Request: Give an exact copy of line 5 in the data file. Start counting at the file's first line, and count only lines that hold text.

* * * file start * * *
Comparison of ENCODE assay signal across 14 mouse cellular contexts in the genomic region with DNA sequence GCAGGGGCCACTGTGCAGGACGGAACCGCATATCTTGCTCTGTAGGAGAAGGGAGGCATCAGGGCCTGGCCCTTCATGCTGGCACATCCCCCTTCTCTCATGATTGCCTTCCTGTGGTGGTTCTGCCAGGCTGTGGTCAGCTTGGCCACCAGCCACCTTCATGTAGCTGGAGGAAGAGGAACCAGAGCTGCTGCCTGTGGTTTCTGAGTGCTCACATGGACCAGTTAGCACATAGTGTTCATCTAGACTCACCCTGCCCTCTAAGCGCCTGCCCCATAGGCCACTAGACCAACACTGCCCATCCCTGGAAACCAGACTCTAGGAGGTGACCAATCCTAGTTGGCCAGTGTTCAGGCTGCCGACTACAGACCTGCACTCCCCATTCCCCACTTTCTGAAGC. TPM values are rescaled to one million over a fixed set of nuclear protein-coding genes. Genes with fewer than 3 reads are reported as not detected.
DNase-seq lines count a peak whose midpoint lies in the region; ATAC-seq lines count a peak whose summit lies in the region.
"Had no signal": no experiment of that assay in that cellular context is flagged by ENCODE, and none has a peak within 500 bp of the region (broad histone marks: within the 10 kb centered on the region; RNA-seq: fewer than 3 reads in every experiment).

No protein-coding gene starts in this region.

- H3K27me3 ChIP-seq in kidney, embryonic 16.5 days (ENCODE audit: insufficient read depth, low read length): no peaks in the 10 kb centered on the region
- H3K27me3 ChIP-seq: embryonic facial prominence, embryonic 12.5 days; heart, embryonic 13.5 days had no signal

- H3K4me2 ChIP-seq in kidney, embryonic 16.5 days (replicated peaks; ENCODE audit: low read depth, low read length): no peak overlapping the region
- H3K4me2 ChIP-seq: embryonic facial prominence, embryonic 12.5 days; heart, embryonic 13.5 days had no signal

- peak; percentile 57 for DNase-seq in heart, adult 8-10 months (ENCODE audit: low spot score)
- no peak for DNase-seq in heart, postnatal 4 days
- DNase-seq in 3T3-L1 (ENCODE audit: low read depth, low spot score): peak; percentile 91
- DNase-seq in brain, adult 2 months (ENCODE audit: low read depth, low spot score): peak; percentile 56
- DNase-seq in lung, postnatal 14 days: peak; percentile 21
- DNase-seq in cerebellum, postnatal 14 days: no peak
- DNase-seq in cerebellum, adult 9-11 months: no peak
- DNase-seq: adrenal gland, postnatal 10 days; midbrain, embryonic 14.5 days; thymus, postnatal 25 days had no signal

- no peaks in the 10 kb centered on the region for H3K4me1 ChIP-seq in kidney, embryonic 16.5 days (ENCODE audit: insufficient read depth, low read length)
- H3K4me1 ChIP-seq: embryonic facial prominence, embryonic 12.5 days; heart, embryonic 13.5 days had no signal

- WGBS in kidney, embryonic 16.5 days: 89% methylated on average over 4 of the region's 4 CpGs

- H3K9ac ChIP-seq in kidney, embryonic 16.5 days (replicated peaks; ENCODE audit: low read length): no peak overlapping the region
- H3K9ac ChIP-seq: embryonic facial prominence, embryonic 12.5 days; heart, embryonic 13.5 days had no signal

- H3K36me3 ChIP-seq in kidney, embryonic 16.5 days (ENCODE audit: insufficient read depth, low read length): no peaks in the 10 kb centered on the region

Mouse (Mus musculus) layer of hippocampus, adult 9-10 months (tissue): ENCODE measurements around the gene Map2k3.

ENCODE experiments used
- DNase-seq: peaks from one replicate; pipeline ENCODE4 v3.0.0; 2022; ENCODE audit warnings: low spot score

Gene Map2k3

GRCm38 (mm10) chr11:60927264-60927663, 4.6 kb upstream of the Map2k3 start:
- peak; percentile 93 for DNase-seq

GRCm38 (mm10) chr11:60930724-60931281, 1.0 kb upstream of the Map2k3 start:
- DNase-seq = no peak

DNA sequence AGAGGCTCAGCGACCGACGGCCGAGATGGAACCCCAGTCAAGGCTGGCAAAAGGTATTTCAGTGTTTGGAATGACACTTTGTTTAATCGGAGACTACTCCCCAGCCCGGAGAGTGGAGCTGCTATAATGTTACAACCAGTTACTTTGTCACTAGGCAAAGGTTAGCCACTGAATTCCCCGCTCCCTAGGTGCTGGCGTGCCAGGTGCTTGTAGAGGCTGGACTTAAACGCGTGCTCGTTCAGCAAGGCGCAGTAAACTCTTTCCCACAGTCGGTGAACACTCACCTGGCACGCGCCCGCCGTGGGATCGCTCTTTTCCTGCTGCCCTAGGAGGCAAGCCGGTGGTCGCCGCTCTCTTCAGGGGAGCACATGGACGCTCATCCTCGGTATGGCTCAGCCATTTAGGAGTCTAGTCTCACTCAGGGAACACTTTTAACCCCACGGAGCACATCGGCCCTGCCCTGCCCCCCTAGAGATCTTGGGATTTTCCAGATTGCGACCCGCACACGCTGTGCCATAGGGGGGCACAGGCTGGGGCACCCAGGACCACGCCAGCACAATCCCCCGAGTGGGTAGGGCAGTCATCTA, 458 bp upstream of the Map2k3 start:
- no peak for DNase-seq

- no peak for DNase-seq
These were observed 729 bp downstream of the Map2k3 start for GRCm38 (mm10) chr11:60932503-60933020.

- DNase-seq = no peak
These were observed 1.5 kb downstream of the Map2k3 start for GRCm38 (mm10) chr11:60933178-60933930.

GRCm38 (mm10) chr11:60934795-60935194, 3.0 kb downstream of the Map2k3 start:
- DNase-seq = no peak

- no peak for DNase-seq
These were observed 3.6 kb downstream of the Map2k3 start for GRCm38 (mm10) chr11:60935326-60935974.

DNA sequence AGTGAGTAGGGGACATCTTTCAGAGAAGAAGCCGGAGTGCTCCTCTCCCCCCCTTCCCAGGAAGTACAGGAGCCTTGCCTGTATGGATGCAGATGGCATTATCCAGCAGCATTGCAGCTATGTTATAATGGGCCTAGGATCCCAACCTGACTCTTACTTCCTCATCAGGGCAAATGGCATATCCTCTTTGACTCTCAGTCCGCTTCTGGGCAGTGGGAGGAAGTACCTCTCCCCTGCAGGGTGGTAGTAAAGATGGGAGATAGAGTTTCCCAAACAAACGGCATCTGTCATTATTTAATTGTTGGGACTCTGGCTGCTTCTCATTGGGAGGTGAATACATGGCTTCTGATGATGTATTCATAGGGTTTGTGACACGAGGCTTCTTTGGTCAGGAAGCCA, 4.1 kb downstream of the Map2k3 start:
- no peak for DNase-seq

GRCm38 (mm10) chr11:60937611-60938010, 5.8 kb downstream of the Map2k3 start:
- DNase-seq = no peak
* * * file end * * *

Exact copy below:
- H3K27me3 ChIP-seq in kidney, embryonic 16.5 days (ENCODE audit: insufficient read depth, low read length): no peaks in the 10 kb centered on the region